Leadership Bid Reflects Growing Tea Party Influence in World’s Greatest Deliberative Body
The tea party movement began in an unassuming way: A series of March 2009 conference calls of a couple dozen conservative and libertarian activists from across the nation. How far it has come. Yesterday, after taking back the U.S. House of Representatives in November 2010 and growing its rank and file members into the millions in less than three years, the movement made a bold but ultimately unsuccessful bid for a leadership position in the United States Senate.
With tea party support, U.S. Senator Ron Johnson (R-WI) challenged U.S. Senator Roy Blunt (R-MO) for vice-chairman of the Senate Republican Conference. With all 47 Republican Senators casting votes, Blunt won the vote narrowly, 25 to 22. But the tea party-supported Johnson challenge proves important symbolically as a demonstration that, while tea party-affiliated members of the U.S. House of Representatives have proven hugely influential in guiding the direction of that legislative body, support for the tea party movement and its policy agenda is growing in the U.S. Senate too.Read more at michaeljohnsonfreedomandprosperity.blogspot.com
Gingrich rise is a sign tea party is in decline
If history tells us anything, the rise of sometime-historian Newt Gingrich
to Republican presidential frontrunner is a sign that the tea party movement is destroying itself.
After all, the former House speaker has surged to the top of Republican presidential polls on the shoulders of tea party supporters, a movement that ironically came together to topple Washington insiders - like Newt Gingrich.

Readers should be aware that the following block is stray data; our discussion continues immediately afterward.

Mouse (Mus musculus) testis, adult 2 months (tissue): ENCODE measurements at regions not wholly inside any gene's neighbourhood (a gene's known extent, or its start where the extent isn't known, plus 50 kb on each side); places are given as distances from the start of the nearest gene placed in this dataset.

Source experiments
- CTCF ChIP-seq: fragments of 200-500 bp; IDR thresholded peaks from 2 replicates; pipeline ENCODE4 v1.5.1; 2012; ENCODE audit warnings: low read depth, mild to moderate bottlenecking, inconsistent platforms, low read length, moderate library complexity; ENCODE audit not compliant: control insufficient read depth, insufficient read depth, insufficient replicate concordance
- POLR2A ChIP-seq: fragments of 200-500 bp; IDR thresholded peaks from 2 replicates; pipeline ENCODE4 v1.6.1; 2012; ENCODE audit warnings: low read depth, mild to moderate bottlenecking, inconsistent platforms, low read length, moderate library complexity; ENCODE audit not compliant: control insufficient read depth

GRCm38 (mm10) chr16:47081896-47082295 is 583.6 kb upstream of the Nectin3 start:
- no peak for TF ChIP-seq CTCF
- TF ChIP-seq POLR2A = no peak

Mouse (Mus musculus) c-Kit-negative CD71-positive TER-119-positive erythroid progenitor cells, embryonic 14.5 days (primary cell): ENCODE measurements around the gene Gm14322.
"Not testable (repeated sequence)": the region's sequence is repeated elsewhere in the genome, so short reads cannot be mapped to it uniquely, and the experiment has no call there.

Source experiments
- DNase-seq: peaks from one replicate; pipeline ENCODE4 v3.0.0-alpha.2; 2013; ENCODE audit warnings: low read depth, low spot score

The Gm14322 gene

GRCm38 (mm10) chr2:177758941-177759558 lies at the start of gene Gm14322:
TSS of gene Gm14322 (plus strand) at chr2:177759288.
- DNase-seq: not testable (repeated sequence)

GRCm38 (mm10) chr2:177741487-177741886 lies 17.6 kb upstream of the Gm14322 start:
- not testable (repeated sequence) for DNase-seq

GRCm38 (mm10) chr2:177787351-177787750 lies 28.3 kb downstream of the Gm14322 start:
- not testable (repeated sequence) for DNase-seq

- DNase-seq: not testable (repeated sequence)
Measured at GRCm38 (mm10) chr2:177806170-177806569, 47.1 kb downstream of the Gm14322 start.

The tea party movement rose up angrily in early 2009 to expose and clean out what its members saw as the greedy Washington fat cats and wheeler-dealers who line their pockets while raising taxes, expanding government and spending taxpayers’ money.
Read more at www.chron.com
One reason for Gingrich’s rise: The tea party and the Grand Old Party have been looking for strong, sure-footed leadership, and no one’s feet are more sure than Newt’s. Gingrich provides leadership the tea party appears to need: someone who can tell a movement what they are for when they only know what they are against.
Why a Newt Gingrich Candidacy Would Doom the Tea Party
that 82 percent of Tea Party affiliated voters deem Newt Gingrich an acceptable Republican presidential nominee in 2012. They don’t seem to realize that if he wins the nod their movement is doomed, regardless of how the general election goes. The Tea Party cannot support Gingrich without betraying its core principles. But the movement also cannot disclaim him once he is the Republican nominee.
Tea Partiers with a better instinct for self-preservation would see that none of the Mitt Romney alternatives still running would be as corrosive to their cause as the former Speaker of the House.
The Tea Party wasn’t just a reaction to President Obama or the financial industry bailouts. As Jonah Goldberg puts it, “a major motivating passion of the tea-party movement was a long-delayed backlash against George W. Bush and his big-government conservatism.” Support for the War on Terrorism and the invasion of Iraq caused many conservatives to stay loyal to Bush. But that didn’t mean they liked No Child Left Behind, Medicare Part D, the attempt at a guest worker program, TARP, or the Harriet Miers nomination. Especially after the defeat of John McCain, many on the right insisted they’d never again support Bush-Rove conservatism. Read more at www.theatlantic.com
The V Party
Metaphorically, it is huge; from the Tea Party to the Vote Party
suggests a major political shift. The Occupy Wall Street Movement has
traveled across American cities, attracted national attention, and is
ready to move from gaining attention to influencing social action.
If the movement — I’d call it the embryonic V Party — uses its social
media network to advance a national agenda focused on curing our
excessive economic disparity, it could generate important social